we relabel the axes so that it is. we arrive at the statement to be proved: [pi .3: [[Ω. xα ] = αxα−1 [p1 . In this problem. Ω] = 0 =⇒ [Ωm . 1 2 3 α. Assume that the operator F (x) can be written in a Taylor expansion: F (x) = aα. Λ] for operators Ω. Λ]. In general. F (x)] = aα. and x to be the coordinates of the state |ˆ . Thus [p1 . ∂xi ˆ Using the real space basis. I would have found it more intuitive to have x it the other way around. number 1.γ Without loss of generality. 1 2 3 α.γ [p1 .β. .) We then compute [p1 . a].γ Noting that [a. x1 ] = −i¯ h 1 h 1 1 [p1 . F (x)] = −i¯ h ∂ ∂F xα xβ xγ = −i¯ h 1 2 3 ∂x1 ∂x1 α. xα ]xβ xγ . assume i = 1. (If it is not.Using the commutation relations. I’ll take x to be the operator.β.β. which commutes h with x1 . [x1 .γ xα xβ xγ . ˆ |[pi . Λ. F (x)] = −i¯ h ∂F . so the requirements are fulﬁlled. F (x)]|f = ˆ |pi F (x)|f − ˆ |F (x)pi |f x x x ˆ |pi F (x)|f = x ˆ dx (δ(x − x)) (−i¯ ) h 8 ∗ ∂ F (x )f (x ) = ∂xi . x1 ] = −i¯ αxα−1 [p1 . Λ] = mΩm−1 [Ω. p1 ] = i¯ .β.β.γ ∂xα 1 ∂x1 If we now undo the relabelling that resulted in i = 1. . we take Ω = x1 and Λ = p1 . we can now call into eﬀect the theorem of last week’s homework. we have ∗ β|f (x)|α = dx ψβ (x )f (x )ψα (x ). b] = −[b.

(a) Transform to momentum eigenstates and show that 1 4 p2 1 h p|ψ(0) = e− 4¯ 2 a 2aπ¯ 2 h (b) Compute x|ψ(t) and show it is equal to 1 −ax2 /(1+(2i¯ at/m)) h 2a 4 e π 1 + (2i¯ at/m) h (c) Compute the probability density | x|ψ(t) |2 and show that it is a gaussian [sic] which spreads out in time. F (x)] = −i¯ h ∂F . ∂xi 2. Thus [pi .” 9 . F (x)]|f = −i¯ x h ∂x i x =ˆ x ∂F (x ) ∂f (x ) ˆ = −i¯ dx δ(x − x) h f (x ) + F (x ) ∂xi ∂x i ∂F (x ) ∂f (x ) = −i¯ h f (ˆ ) + F (ˆ ) x x ∂xi x =ˆ ∂xi x =ˆ x x ∂f (x ) ˆ |F (x)pi |f = −i¯ F (ˆ ) x h x ∂x i x =ˆ x = Now on to the right hand side: ∂F ∂F (x ) ∗ ˆ ˆ | −i¯ x h |f = dx (δ(x − x)) −i¯ h f (x ) = ∂xi ∂xi ∂F (x ) = −i¯ h f (ˆ ) x ∂xi x =ˆ x We see that the expression for the left hand side above and this expression for the right hand side agree.This gives us the following expression for the left hand side: ∂F (x ) f (ˆ ) x ˆ |[pi .5 “Let the state initial state [sic] of a one dimensional free particle be given by |ψ(0) where x|ψ(0) is given by the Gaussian 1 2a 4 −ax2 x|ψ(0) = e π where a is real and positive.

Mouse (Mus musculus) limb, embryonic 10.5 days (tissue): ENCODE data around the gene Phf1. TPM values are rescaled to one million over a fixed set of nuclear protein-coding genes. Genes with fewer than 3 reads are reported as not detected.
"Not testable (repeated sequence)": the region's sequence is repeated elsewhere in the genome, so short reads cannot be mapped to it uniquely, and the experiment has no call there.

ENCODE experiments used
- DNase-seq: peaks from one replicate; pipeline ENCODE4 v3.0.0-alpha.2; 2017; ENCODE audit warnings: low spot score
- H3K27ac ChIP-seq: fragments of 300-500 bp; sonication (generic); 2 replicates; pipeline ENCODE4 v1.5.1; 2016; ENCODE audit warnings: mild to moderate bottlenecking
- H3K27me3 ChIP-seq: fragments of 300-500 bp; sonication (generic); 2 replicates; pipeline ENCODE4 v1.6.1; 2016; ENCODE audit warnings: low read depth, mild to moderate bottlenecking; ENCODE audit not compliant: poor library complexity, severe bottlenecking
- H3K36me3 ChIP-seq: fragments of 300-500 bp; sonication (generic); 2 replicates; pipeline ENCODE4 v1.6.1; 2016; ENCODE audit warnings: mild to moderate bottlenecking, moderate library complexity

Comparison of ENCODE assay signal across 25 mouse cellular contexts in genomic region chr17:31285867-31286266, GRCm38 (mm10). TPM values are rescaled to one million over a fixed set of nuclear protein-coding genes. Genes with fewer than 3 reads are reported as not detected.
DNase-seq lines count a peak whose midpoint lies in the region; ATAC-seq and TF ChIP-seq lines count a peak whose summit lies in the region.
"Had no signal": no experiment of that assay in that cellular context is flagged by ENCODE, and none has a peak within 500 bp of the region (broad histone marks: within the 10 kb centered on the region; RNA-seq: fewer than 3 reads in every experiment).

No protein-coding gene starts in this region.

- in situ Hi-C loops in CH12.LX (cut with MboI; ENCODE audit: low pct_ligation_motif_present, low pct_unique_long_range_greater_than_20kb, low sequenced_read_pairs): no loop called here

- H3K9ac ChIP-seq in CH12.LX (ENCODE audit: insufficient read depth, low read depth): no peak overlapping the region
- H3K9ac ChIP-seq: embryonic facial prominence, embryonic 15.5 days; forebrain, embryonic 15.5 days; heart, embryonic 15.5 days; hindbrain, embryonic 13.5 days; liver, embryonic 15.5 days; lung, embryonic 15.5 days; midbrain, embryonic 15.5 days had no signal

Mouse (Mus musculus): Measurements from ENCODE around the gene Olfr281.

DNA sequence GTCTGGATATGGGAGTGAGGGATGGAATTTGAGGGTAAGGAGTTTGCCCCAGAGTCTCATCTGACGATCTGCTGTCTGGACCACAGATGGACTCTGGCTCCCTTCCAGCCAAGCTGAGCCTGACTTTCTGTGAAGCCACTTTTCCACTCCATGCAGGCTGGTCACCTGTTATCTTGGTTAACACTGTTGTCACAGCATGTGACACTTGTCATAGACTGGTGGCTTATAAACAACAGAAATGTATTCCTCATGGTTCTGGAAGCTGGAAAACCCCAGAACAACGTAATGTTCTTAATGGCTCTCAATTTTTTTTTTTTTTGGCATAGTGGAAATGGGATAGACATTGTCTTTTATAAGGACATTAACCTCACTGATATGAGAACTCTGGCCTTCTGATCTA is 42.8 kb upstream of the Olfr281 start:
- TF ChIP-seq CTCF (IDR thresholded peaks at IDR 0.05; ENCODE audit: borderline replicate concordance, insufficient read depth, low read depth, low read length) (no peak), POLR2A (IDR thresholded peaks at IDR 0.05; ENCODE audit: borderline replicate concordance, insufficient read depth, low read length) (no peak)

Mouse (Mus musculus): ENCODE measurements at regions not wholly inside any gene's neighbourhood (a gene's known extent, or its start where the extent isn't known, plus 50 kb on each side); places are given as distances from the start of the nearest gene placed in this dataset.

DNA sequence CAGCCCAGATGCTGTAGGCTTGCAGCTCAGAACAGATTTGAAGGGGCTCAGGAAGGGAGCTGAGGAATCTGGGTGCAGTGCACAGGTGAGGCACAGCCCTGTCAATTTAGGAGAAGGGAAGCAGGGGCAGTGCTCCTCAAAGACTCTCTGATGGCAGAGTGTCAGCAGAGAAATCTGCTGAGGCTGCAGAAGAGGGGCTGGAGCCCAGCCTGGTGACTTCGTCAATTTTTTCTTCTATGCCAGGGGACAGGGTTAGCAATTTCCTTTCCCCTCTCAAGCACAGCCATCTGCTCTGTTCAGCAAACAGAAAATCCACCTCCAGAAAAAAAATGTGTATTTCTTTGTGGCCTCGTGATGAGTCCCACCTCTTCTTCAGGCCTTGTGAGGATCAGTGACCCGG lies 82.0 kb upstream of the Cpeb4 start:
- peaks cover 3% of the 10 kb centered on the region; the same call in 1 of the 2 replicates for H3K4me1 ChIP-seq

Cleaning this up. so where the last step was taken using the familiar expression for Gaussian integrals with an imaginary coeﬃcient for the x factor. 1 4 1 −ipx 2a p|ψ(0) = √ dx exp exp(−ax2 ) = h ¯ 2π¯ π h 1 1 2a 4 ipx 2 =√ dx exp − − ax = h ¯ 2π¯ π h 1 1 1 2a 4 π 2 p 2 =√ exp − /4a a h ¯ 2π¯ π h To compute x|ψ(t) we need the time evolution operator U : U = exp(−iHt/¯ ). We then have ˆ x|ψ(t) = x|U |ψ(0) = dp x|U |p p|ψ(0) = ip2 t = dp exp − x|p p|ψ(0) = 2m¯ h 1 4 1 1 ip2 t ipx p2 =√ dp exp − + − = 2m¯ h h ¯ h2 4a¯ 2 h 2π¯ 2π¯ a h 1 4 1 1 1 1 it ix 2 =√ dp exp − + p + p = 2 2a¯ 2 m¯ h h ¯ h2 h 2π¯ 2π¯ a h 10 . h where H = p2 /2m for a free particle.Transformation to momentum eigenstates proceeds as usual p|ψ(0) = dx p|x x|ψ(0) We know that 1 x|p = √ exp 2π¯ h ipx h ¯ . we arrive at 1 4 1 p2 p|ψ(0) = exp − 2π¯ 2 a h 4a¯ 2 h as desired.

To see the latter. The probability density | x|ψ(t) |2 is relatively easy. this is what we get. We will use the ﬁrst of these equalities for the square root. there is nothing in the Gaussian formula used for this that tells us which branch of the complex square root we should use — I’m not very happy with the derivations of this formula I have seen. If c is a complex number. consider that the square of the standard deviation σ is proportional to the expression in the denominator. appearing in the argument of the exponential function). 2 + m¯ h 2a¯ h 2a¯ 2 h This clears up the exponential nicely. and it is spreading out in time. 11 . σ 2 ∝ 1 + 4¯ 2 a2 t2 /m2 . squaring it ﬁrst.1 =√ 2π¯ h 1 2π¯ 2 a h 1 4 2π 1 + 2a¯ 2 h it m¯ h 1 2 exp − 1 it 1 + 2i¯ at/m h = . h and this increases with time. |c|2 = |c2 | = c∗ c. while we use the second for the exponential: 1 2 2a 4 exp (−ax2 /(1 − 2i¯ at/m)) exp (−ax2 /(1 + 2i¯ at/m)) h h = = 2 π 1 + 2i¯ at/m h 1 1 exp −ax2 (1−2i¯ at/m) + (1+2i¯ at/m) h h 2a = = π 2 2 2 2 1 + 4¯ a t /m h = −2ax2 exp 1+4¯ 2 a2 t2 /m2 2a h π 1 + 4¯ 2 a2 t2 /m2 h | x|ψ(t) |2 = This is a Gaussian (the only x is a x2 with a negative coeﬃcient. and with some further thought we ﬁnd the coeﬃcient matches up as well: x|ψ(t) = 2a π 1 4 exp (−ax2 /(1 + 2i¯ at/m)) h 1 + 2i¯ at/m h Note that x 2 h ¯ 1 it 2 + h 2a¯ 2 m¯ h As far as I can see. But assuming that it is correct.